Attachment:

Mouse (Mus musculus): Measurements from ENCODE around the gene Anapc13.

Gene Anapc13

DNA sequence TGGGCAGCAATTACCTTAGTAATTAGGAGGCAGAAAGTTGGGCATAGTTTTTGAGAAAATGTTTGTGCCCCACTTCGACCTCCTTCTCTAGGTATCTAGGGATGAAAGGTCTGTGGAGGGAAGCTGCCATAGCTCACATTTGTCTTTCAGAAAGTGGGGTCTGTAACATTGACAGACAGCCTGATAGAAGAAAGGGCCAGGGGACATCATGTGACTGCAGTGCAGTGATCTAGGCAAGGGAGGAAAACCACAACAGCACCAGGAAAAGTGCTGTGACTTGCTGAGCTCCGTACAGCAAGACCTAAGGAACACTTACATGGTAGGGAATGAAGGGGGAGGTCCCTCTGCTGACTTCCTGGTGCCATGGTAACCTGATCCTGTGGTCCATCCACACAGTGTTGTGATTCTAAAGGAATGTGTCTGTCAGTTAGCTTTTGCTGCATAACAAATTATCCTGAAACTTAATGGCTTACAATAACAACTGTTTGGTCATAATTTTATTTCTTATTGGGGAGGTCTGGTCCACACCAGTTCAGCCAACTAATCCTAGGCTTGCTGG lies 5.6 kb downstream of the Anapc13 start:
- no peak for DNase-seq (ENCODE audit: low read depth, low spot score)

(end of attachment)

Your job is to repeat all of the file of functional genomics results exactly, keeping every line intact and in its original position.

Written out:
Mouse (Mus musculus): Measurements from ENCODE around the gene Anapc13.

Gene Anapc13

DNA sequence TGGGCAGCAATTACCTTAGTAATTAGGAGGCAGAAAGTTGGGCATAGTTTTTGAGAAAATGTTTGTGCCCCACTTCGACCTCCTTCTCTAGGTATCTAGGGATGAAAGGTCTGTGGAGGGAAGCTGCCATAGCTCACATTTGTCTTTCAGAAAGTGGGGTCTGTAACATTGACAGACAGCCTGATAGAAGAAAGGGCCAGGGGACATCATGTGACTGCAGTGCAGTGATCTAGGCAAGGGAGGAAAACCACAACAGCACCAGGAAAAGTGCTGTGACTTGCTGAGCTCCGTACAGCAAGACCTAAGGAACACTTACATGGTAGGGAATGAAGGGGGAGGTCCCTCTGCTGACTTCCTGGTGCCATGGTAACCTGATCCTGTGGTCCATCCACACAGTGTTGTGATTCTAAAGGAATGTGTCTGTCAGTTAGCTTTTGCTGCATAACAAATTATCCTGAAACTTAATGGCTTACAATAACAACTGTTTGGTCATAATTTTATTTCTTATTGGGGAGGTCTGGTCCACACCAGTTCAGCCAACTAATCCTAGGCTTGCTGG lies 5.6 kb downstream of the Anapc13 start:
- no peak for DNase-seq (ENCODE audit: low read depth, low spot score)